On July 20, Pennsylvania Attorney General Josh Shapiro announced the creation of a Consumer Financial Protection Unit to protect Pennsylvanians from “financial scams.”

According to Shapiro’s announcement, the new unit will focus on lenders and mortgage and student loan servicers that “prey on seniors, families with students, and military service members.”  This new consumer unit will focus on protecting financially vulnerable Pennsylvanians.

Shapiro has taken steps to protect the Commonwealth’s residents from financial scams prior to creating the Consumer Financial Protection Unit.  In 2016, Pennsylvania’s Consumer Protection Bureau handled 19,727 consumer complaints, returning $8 million in restitution to consumers.  Most recently, Shapiro joined other state attorneys general in filing suit against Education Secretary Betsy DeVos after she rolled back regulations holding for-profit colleges accountable for misleading advertising.  Shapiro said in an interview with NPR’s NewsWorks Tonight host Dave Heller that the rolled back regulations “make it harder for students to recover once they have been scammed” by a for-profit school.  Based on Shapiro’s announcement regarding creation of the unit, expect his office to focus on for-profit colleges engaged in misleading advertising.

Shapiro also announced that Nicholas Smyth, who worked on the United States Treasury team that created the federal Consumer Financial Protection Bureau, would be the Assistant Director of Pennsylvania’s Attorney General’s Bureau of Consumer Protection.  Although Shapiro has recruited one of the creators of the CFPB, his decision to create a consumer protection unit is not new.  In fact, Pennsylvania joins more than fifteen states, including Georgia and Virginia, that have created dedicated consumer protection divisions within the offices of their attorneys general.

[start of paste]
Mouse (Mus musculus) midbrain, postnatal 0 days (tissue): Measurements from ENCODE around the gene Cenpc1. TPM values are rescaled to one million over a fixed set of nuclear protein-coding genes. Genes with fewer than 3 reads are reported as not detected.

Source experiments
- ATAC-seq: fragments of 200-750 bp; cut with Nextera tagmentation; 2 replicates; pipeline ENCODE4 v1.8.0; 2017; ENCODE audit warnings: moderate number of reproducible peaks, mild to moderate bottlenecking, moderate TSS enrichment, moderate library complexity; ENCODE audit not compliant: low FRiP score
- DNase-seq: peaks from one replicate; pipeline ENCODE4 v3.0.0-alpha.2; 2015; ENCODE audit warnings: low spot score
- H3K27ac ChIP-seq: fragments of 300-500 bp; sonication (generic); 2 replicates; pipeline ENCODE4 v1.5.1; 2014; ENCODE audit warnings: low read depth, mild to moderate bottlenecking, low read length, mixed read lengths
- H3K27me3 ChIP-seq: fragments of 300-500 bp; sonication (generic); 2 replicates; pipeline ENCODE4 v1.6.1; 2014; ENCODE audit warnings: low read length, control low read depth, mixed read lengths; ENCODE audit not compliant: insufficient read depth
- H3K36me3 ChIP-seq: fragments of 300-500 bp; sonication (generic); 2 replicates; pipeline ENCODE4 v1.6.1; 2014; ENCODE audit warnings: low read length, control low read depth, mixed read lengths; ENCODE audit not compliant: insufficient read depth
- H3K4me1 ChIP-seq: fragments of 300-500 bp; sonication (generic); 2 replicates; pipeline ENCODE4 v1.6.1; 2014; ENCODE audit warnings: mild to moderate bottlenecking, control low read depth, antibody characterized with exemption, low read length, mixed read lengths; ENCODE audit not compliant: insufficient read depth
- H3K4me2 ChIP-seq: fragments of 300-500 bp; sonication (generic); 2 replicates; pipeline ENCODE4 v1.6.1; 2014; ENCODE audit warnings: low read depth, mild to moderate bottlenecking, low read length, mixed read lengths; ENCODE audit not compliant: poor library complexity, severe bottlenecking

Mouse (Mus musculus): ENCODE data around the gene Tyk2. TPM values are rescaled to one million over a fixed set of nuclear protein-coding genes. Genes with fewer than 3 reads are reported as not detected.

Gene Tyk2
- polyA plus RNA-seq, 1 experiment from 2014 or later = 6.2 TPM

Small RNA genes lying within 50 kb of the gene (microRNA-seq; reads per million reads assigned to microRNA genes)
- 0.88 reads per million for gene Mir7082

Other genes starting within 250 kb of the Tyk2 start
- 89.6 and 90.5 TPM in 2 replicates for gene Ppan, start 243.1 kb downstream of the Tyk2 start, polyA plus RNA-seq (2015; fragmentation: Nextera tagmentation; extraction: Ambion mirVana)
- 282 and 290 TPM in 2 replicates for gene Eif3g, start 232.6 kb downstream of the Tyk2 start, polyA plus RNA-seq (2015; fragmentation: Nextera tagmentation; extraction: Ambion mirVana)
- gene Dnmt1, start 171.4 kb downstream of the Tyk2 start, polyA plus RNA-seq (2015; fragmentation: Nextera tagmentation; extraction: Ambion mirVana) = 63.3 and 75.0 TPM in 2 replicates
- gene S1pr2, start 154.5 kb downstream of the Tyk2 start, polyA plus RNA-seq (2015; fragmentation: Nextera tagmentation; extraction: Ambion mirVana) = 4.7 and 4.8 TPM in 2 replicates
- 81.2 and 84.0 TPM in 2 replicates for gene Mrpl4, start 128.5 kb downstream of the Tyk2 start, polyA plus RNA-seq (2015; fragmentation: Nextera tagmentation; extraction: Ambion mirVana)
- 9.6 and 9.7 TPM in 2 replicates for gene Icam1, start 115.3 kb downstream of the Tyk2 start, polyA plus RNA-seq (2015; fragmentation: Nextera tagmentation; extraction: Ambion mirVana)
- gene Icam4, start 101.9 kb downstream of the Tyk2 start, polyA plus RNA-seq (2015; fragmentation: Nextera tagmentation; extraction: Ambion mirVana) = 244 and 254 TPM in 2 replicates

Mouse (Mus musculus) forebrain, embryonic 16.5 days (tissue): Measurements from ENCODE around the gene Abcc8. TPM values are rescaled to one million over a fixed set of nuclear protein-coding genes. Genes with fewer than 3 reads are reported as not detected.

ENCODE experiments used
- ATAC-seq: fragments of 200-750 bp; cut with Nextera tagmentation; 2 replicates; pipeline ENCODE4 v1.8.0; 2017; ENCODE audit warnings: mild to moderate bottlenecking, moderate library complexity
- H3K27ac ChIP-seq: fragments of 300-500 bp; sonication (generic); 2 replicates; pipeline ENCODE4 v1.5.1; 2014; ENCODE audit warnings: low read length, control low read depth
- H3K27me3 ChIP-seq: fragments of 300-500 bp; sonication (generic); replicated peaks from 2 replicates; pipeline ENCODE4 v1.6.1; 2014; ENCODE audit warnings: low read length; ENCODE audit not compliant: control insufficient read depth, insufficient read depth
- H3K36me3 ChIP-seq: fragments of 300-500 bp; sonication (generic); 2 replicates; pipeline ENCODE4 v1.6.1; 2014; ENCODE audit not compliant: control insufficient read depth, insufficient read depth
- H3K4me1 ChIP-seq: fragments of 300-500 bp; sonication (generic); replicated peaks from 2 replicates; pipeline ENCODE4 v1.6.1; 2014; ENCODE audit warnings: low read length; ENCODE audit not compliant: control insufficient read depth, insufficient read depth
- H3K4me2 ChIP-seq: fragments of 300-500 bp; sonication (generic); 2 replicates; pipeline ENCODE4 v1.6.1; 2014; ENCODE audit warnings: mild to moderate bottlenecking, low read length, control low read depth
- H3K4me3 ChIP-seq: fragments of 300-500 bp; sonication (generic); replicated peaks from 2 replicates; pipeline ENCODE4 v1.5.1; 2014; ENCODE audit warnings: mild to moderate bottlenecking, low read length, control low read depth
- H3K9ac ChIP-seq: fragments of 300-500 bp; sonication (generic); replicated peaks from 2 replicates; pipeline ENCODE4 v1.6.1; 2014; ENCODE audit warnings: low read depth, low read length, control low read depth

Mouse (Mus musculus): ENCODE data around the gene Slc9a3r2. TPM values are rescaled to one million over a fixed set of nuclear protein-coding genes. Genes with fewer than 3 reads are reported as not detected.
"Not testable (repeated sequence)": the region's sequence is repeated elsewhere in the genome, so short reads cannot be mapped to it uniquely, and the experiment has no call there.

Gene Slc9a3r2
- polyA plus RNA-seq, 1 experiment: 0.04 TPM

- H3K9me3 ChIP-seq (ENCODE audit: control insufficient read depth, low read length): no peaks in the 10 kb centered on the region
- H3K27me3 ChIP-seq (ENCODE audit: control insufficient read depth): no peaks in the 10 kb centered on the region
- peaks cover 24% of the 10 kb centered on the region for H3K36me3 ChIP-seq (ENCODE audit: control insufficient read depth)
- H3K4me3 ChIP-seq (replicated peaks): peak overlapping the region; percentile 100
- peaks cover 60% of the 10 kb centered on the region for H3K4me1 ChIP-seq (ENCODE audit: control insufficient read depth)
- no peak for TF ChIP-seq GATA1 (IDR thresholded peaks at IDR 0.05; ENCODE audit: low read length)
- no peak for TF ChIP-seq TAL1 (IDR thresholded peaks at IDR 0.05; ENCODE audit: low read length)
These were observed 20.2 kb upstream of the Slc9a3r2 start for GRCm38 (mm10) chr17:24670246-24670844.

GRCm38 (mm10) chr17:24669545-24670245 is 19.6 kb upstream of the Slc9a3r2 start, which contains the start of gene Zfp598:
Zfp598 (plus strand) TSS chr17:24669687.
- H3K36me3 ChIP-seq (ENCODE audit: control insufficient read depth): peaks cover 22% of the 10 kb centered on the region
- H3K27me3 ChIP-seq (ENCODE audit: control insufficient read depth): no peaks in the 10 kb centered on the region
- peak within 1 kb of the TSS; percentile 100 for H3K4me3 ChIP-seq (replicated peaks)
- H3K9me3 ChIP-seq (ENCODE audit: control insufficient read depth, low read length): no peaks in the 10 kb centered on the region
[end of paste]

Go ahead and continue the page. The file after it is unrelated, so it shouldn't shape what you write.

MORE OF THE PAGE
Although certain advocates for the business community may question the continuing increase in individual state consumer financial protection agencies, state attorneys general have argued that these units benefit consumers.  For example, before Virginia Attorney General Mark Herring launched a Consumer Predatory Unit, Virginia was known as the “East Coast capital of predatory lending.”  According to Virginia’s State Corporation Commission, Virginia-based payday lenders made more than $170 million in loans to Virginia consumers at an average interest rate of 289%.  Since its implementation, the Consumer Protection Unit has entered into multiple large enforcement actions and settlements, including a settlement agreement with CashCall for over $15 million in restitution and debt relief.

Other states, like Georgia, have entered similar settlement agreements with offending collection companies, resulting in restitution and debt forgiveness for the states’ residents.

The trend by state attorneys general to create consumer finance protection units has emerged amidst Congressional pressure to restructure the CFPB and limit its investigative and rulemaking ability.  With increasing uncertainty about the future of the CFPB, we expect state attorneys general will strengthen, create, or augment their states’ laws to ensure consumers are protected from unscrupulous businesses.